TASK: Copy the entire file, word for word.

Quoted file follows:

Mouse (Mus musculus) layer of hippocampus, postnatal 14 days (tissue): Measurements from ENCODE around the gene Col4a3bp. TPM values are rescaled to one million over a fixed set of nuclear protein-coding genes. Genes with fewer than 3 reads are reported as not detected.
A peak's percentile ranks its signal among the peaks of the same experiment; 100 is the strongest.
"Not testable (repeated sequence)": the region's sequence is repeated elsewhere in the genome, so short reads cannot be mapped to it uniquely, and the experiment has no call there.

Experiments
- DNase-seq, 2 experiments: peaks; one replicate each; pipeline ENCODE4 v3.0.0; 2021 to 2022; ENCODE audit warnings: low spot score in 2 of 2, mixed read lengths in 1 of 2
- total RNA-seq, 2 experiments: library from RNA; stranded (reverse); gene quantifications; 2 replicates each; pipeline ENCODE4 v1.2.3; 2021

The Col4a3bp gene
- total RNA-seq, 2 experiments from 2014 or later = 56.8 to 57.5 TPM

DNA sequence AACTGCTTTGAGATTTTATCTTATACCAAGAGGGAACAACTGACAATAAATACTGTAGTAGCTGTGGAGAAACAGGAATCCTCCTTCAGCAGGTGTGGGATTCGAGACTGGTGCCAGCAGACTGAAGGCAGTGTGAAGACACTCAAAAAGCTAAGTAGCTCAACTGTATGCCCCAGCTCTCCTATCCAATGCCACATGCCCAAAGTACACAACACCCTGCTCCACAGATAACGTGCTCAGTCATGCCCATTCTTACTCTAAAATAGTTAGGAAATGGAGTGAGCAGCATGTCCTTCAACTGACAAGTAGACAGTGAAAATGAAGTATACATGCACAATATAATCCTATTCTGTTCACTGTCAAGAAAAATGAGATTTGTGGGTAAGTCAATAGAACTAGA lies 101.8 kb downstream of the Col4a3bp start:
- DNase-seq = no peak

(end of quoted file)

Mouse (Mus musculus) layer of hippocampus, postnatal 14 days (tissue): Measurements from ENCODE around the gene Col4a3bp. TPM values are rescaled to one million over a fixed set of nuclear protein-coding genes. Genes with fewer than 3 reads are reported as not detected.
A peak's percentile ranks its signal among the peaks of the same experiment; 100 is the strongest.
"Not testable (repeated sequence)": the region's sequence is repeated elsewhere in the genome, so short reads cannot be mapped to it uniquely, and the experiment has no call there.

Experiments
- DNase-seq, 2 experiments: peaks; one replicate each; pipeline ENCODE4 v3.0.0; 2021 to 2022; ENCODE audit warnings: low spot score in 2 of 2, mixed read lengths in 1 of 2
- total RNA-seq, 2 experiments: library from RNA; stranded (reverse); gene quantifications; 2 replicates each; pipeline ENCODE4 v1.2.3; 2021

The Col4a3bp gene
- total RNA-seq, 2 experiments from 2014 or later = 56.8 to 57.5 TPM

DNA sequence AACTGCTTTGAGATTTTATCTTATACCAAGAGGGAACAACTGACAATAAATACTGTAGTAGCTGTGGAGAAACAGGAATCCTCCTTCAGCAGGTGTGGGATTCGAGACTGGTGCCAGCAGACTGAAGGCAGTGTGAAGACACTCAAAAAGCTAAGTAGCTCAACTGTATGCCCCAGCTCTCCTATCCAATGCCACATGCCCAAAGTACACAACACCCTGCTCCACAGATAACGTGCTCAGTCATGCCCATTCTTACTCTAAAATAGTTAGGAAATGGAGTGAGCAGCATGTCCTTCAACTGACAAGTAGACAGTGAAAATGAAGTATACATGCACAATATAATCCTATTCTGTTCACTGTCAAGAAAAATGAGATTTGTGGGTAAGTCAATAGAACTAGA lies 101.8 kb downstream of the Col4a3bp start:
- DNase-seq = no peak